Just weeks after this year’s March for ScienceEnvironmental Protection Agency (EPA) administrator Scott Pruitt is taking a shot at science — “secret science,” in his words. Pruitt recently proposed a rule that would limit the kinds of research the agency could draw on in crafting regulations. Reuters described the move as “an apparent concession to big business” which has angled for the restrictions for a long time.

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Pruitt’s proposal would mean the EPA wouldn’t be able to use scientific research based on confidential data. That means the agency would only be able to draw on studies that make all their data publicly available for everyone to scrutinize, according to NPR. The administrator said in a statement, “The era of secret science at EPA is coming to an end. The ability to test, authenticate, and reproduce scientific findings is vital for the integrity of rulemaking process. Americans deserve to assess the legitimacy of the science underpinning EPA decisions that may impact their lives.” The EPA’s statement said the proposal is consistent with scientific journals like Nature and Science‘s data access requirements.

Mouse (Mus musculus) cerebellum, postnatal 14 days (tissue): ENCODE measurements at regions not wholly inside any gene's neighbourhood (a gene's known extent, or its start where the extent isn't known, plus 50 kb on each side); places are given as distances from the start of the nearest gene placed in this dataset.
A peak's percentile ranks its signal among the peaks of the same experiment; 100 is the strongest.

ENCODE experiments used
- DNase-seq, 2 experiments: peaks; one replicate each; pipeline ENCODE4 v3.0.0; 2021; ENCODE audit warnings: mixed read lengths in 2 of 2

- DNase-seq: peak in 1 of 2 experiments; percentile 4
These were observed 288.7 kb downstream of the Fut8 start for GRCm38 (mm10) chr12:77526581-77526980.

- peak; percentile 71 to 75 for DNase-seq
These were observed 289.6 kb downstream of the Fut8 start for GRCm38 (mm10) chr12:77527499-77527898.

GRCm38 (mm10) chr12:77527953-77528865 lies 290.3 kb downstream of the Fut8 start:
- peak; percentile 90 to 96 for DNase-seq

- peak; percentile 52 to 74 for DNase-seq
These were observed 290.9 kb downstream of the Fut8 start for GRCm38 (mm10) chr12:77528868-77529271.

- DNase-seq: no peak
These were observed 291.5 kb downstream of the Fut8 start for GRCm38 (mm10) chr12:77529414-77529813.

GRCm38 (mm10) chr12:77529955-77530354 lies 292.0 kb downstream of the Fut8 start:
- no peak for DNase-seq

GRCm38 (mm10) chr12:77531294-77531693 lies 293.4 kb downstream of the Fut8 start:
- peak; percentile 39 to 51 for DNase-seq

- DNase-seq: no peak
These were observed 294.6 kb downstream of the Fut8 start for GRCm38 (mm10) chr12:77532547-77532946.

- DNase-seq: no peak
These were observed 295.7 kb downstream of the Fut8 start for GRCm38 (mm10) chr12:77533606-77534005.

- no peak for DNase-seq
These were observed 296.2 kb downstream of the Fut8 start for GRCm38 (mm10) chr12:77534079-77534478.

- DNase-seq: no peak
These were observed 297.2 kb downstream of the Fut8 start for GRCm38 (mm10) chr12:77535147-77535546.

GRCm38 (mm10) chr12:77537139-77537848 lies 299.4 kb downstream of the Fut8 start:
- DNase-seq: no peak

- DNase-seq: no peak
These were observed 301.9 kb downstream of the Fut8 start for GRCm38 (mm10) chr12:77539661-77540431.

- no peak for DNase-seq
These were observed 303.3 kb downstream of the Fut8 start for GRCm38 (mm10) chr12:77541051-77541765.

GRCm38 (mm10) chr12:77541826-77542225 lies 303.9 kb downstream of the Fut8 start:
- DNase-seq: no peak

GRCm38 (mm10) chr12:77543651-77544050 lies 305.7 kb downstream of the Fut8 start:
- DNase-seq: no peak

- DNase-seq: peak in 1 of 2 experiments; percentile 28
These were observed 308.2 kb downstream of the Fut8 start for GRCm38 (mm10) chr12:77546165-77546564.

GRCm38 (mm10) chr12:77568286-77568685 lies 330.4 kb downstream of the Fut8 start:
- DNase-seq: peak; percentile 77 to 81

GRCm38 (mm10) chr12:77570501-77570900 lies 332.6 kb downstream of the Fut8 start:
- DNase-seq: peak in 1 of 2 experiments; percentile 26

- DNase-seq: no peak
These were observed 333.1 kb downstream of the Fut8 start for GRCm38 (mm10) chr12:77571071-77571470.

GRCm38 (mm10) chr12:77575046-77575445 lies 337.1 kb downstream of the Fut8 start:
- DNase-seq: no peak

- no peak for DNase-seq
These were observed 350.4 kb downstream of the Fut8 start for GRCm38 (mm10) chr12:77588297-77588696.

Related: Leaked memo shows that EPA staffers were told to downplay the reliability of climate science

But some scientists are worried — the move could place crucial data off limits. NPR quoted Sean Gallagher, the American Association for the Advancement of Science‘s senior government relations officer, as saying, “Our concern with this is they are quite literally limiting the best available science that can be used by the EPA.”

Epidemiological studies are often utilized in the agency’s regulatory decisions, and Gallagher said, “Those studies involve people like you and me, signing confidentiality agreements that the scientists doing the studies won’t reveal my personal health information, like my vital statistics, or my death certificate, if I die during the course of the study. This is the kind of science that the EPA relies on, whether it looks at chemicals or particulates and their mortality or health effects. It involves private data.”

The proposal won’t enter into force yet; Reuters said there will be a 30-day comment period and the proposal would need to be finalized.

+ Environmental Protection Agency

Via Reuters and NPR

Images via Gage Skidmore on Flickr and NRDC pix on Flickr